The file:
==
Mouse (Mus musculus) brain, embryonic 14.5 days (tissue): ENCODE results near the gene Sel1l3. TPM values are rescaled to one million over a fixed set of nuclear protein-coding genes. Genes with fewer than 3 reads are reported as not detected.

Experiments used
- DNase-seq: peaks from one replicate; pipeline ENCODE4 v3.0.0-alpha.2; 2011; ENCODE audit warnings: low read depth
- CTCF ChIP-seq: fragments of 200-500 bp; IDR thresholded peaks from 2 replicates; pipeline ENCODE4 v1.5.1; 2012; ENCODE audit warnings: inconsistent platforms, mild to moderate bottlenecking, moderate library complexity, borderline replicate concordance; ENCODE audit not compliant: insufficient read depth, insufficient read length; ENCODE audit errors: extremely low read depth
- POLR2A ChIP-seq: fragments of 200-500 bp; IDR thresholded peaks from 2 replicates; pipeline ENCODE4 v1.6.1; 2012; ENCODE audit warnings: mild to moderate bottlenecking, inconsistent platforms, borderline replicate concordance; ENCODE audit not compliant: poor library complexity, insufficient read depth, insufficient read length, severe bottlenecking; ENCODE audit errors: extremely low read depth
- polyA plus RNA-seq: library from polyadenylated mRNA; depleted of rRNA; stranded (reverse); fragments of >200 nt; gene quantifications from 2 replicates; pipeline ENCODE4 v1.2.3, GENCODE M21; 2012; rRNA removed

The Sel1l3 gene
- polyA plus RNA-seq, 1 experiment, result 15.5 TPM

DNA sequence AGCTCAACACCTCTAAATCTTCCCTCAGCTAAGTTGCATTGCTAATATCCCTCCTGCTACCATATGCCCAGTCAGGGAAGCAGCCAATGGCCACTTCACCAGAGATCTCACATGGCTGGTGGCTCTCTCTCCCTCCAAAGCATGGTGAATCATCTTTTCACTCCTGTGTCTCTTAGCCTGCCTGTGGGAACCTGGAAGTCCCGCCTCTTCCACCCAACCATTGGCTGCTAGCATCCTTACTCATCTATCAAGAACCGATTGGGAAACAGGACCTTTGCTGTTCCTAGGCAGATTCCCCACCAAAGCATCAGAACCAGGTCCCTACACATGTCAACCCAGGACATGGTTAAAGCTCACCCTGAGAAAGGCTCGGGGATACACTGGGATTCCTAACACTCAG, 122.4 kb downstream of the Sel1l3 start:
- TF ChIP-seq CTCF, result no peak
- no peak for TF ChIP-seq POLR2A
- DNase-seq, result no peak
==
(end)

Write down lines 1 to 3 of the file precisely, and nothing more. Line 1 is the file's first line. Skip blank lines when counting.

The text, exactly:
Mouse (Mus musculus) brain, embryonic 14.5 days (tissue): ENCODE results near the gene Sel1l3. TPM values are rescaled to one million over a fixed set of nuclear protein-coding genes. Genes with fewer than 3 reads are reported as not detected.

Experiments used
- DNase-seq: peaks from one replicate; pipeline ENCODE4 v3.0.0-alpha.2; 2011; ENCODE audit warnings: low read depth